After several enticing preview singles, the world now gets to enjoy the sixteenth album by The Brian Jonestown Massacre in full. Don’t Get Lost is the band’s Berlin album, and it mixes their classic psych-clatter sound with elements of jazz and post-punk, with help from guests like Tim Burgess from The Charlatans and Emil Nikolaisen from Serena-Maneesh. CD and double yellow vinyl LP editions on Anton Newcombe’s own ‘a’ Recordings imprint.
8/10 Clinton Staff review, 21 February 2017
"If I hear this bass line one more time..." growls Robin and I have every sympathy. Psych/kraut rock is everywhere. We can't move for it here at the towers. Good, bad, indifferent there's an overload of the stuff which threatens enjoyment of the stuff that is actually good. Luckily Brian Jonestown Massacre are good. We knew that already right? They've been good for a long time though dare I say it their previous album 'Third World Pyramid' didn't fully catch light after the brilliance of it's predecessor 'Revelation' - a career high point in my perhaps jaundiced view.
'Don't Get Lost' follows rather hot on the heels of 'Third World Pyramid' but any worries that this has been in anyway slopped out are smashed to smithereens in the duration of the first three tracks. All showcase a different side of what BJM do. 'Open Minds Now Close' featuring *that* bass line is a tight piece of kraut rock that lures you into it's web seemingly through sheer repetition and a compressed vintage sound. 'Melody's Actual Echo Chamber' is a dubbed out cut and splice piece of reggae infused slow jam but 'Resist Much Obey Little' harks brilliantly back to 'Revelation' era with a swirling piece of repeat-o rock with dark undercurrents. Not everything wins however 'Groove Is In The Heart' is a bluesy dirge with alternate male/female vocals and just sounds...um... obvious in comparison to the more enlightening material. But this is the nature of the current Brian Jonestown Massacre...what emerges is everything that comes out of Anton Newcombe's mind seemingly filter free. Elements of their more psych pop days are still evident but generally the band are more keen to play around with textures and a more improvised way of working. 'Throbbing Gristle' is a perfect example. Starting out as if ready to burst into song it follows a gruesome path down the dark alleys of Suicide style repetition with massive reverbed amp drops interrupting the strung out female vocals.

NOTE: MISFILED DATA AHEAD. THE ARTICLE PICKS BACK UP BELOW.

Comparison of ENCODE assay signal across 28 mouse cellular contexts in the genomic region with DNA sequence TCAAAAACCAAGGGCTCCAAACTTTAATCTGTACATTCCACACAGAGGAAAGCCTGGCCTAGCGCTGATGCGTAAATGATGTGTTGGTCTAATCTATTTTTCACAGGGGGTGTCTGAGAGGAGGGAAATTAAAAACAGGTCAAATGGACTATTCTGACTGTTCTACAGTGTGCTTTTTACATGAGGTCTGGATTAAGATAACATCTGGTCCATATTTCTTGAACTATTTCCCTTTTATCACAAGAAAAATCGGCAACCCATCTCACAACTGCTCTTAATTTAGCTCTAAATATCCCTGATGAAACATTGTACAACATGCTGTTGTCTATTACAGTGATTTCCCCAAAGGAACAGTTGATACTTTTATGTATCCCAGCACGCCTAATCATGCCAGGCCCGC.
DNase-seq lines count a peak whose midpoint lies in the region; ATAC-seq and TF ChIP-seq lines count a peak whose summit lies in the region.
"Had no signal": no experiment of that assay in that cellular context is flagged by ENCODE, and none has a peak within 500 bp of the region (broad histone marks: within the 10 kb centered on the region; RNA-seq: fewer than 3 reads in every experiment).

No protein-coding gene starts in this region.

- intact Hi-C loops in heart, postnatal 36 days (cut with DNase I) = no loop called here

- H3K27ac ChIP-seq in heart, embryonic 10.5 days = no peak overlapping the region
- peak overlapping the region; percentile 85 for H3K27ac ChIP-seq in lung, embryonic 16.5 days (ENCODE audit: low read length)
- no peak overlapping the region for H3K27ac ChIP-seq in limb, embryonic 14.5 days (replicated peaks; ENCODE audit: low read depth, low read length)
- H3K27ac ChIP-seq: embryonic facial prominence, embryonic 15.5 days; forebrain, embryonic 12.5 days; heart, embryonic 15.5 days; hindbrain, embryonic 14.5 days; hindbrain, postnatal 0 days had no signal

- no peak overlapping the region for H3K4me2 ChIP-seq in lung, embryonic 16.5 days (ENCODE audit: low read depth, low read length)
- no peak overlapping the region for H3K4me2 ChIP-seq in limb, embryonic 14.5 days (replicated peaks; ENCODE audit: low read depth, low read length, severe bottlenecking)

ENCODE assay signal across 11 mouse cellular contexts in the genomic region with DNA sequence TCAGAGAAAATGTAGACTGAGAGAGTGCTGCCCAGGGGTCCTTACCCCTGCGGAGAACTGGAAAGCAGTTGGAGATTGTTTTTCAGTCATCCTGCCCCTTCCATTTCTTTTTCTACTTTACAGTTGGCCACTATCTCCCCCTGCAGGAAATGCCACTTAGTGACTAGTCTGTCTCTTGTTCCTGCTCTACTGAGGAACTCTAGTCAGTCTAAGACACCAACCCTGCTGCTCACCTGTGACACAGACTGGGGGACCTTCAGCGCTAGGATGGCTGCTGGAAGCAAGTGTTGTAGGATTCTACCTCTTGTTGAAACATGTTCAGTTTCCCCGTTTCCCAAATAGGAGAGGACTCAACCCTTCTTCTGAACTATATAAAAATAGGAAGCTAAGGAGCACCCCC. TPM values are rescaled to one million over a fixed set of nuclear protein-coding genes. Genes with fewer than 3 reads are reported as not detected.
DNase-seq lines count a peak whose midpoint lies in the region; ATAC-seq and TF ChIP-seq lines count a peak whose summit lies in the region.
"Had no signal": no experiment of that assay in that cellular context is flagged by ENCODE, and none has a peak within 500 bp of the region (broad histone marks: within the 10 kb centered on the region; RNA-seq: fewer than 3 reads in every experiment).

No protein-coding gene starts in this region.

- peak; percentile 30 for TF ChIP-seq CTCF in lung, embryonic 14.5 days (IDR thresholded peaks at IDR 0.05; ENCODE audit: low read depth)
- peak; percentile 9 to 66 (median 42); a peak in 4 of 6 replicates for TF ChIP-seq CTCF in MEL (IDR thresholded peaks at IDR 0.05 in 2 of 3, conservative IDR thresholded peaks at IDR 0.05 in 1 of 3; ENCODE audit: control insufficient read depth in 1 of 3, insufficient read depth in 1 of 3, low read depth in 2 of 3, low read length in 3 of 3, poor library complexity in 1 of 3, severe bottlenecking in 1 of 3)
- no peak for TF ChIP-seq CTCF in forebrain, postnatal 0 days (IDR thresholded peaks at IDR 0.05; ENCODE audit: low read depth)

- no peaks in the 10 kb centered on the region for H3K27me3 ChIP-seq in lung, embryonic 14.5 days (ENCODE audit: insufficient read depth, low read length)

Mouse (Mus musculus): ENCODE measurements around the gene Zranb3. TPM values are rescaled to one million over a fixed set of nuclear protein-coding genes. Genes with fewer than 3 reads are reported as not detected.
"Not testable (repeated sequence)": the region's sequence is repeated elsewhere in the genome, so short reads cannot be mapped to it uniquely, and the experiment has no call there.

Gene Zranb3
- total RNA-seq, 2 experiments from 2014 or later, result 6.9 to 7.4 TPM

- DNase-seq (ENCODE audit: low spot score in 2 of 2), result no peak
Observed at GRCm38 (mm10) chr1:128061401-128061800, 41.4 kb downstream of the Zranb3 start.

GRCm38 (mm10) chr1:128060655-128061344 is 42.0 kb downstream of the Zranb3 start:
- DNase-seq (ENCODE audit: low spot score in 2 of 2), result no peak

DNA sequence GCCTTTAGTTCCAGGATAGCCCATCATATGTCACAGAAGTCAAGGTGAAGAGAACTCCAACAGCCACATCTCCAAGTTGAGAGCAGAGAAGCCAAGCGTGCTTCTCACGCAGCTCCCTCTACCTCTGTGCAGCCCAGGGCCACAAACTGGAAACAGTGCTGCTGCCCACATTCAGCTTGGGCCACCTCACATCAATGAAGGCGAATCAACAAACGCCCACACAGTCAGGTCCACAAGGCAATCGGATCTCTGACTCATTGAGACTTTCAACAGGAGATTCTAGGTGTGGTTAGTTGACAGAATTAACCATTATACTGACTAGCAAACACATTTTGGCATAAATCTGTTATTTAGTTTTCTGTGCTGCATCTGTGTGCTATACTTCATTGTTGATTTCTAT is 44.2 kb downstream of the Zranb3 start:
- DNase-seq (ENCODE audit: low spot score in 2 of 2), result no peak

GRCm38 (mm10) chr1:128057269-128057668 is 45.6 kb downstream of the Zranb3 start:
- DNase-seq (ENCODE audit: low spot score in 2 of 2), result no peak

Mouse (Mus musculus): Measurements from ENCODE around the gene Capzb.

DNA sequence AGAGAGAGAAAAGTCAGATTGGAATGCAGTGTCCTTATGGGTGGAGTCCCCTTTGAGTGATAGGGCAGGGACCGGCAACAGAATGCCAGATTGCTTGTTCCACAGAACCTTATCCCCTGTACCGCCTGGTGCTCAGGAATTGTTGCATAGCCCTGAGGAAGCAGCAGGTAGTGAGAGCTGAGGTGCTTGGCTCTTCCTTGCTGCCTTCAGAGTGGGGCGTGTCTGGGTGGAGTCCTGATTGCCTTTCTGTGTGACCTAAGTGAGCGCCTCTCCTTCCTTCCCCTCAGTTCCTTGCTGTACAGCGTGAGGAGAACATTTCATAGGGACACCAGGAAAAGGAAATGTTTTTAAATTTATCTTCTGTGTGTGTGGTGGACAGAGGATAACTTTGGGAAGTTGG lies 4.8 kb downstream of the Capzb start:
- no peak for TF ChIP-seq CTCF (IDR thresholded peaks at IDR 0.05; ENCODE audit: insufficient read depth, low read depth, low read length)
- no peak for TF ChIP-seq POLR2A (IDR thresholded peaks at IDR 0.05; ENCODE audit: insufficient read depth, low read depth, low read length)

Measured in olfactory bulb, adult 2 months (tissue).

On 'Don't Get Lost' Brian Jonestown remain fearless. Not for them the comfortable reassurance of repeating music from their past. If I had a criticism it's there's an over use of other voices at times. There's absolutely no reason why Anton couldn't have sung the otherwise excellent 'Dropping Bombs on the Sun', ...sometimes this approach makes them sound like an entirely different band but maybe that's the point. They have a magpie like propulsion to pick corners of the history of music to push their sound in new areas and even if a few blind alley's are pursued this still sounds pretty fresh for a band on their 19th album.
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